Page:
The Best of the Legal Hotline: Water Issues


 Tracy Rucka  |    August 02, 2010
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Piers as fixtures 

When the listing contract was signed, it stated that a pier was included. When the offer was drafted, the pier was not mentioned as an inclusion. Is it included with the property?  

The newly revised WB-11 Residential Offer to Purchase informs buyers and sellers that the offer, not the listing or marketing materials, determines what is or is not included in the sale. The WB-11 definition of "fixtures" includes docks and piers on permanent foundations and so they are automatically included in the sale unless explicitly excluded. Therefore, if the pier is on a permanent foundation it is included. If, on the other hand, it is removable or portable, then it would need to be specifically listed as an inclusion to be part of the sale.

Pier registration 

The buyer is looking at a waterfront property that has a huge pier. Does the pier need to have a permit?  

The Pier Protection Act signed into law in 2007 made changes to Chapter 30 of the Wisconsin Statutes regulating piers. Most piers don’t need a permit. Some piers that exceed stated size limits can be grandfathered if registered no later than April 1, 2011. The need for registration is determined, in part, by length, width, platform size, number of boat slips, location and date of first placement.

A pier eligible for registration (1) must have been placed before February 6, 2004; (2) have a main stem that is no more than eight feet wide; (3) have a loading platform at the end of the pier that is no more than 200 square feet, or no more than 300 square feet if it’s no more than 10 feet wide; and (4) does not interfere with the rights of other riparian owners. If the existing pier meets these criteria it can be registered with the Department of Natural Resources (DNR) by the April 2011 deadline. Another alternative is for the buyer to bring the pier into compliance with Chapter 30 parameters for exempt piers. If the pier does not meet the standards for an exempt pier and is not registered by April 2011, then the owner may need to apply to the DNR for a pier permit.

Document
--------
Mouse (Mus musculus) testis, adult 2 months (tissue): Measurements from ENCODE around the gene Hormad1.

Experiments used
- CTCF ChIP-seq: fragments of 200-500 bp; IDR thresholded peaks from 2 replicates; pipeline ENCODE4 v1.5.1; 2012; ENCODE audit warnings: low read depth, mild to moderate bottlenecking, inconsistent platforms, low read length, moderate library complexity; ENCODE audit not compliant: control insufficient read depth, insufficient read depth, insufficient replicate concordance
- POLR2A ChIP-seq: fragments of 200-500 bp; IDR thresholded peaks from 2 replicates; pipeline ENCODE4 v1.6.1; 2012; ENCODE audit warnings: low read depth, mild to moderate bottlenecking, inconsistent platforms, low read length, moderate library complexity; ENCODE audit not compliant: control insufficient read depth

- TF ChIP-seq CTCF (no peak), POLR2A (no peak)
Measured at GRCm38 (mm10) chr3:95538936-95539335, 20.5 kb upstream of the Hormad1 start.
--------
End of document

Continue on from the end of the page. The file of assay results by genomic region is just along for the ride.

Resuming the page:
A complete list of these standards is contained in the pier grandfathering article in the May 2010 Wisconsin Real Estate Magazine at  www.wra.org/WREM/May10/PierGrandfathering. In addition, the DNR publications "Wisconsin’s Pier Regulations: Everything you need to know for 2010" and the "Pier Planner" at dnr.wi.gov/waterways/factsheets/pierplanner2009.pdf include permit and exemption information. 

Buying waterfront property 

The buyer is considering a waterfront parcel of land. What should the buyer consider before purchasing if they want to improve the home, do landscaping and make other changes?  

There are both benefits and limitations to consider when purchasing riparian or waterfront property. Projects will be subject to county and local shoreland zoning ordinances. Ordinances may require the buyer to obtain permits, limit uses or prohibit some types of development within the shoreland zoning area. Shoreland zoning ordinances are designed to balance the property owner’s interest in development with the need to protect lakes, streams, water quality and wildlife habitat, and the rights of the public to use public waterways. Although riparian rights include the use of the shoreline, access to the water and reasonable use of the water, any private use must coexist with the Wisconsin Public Trust Doctrine that requires the state to protect the public right to Wisconsin’s waterways.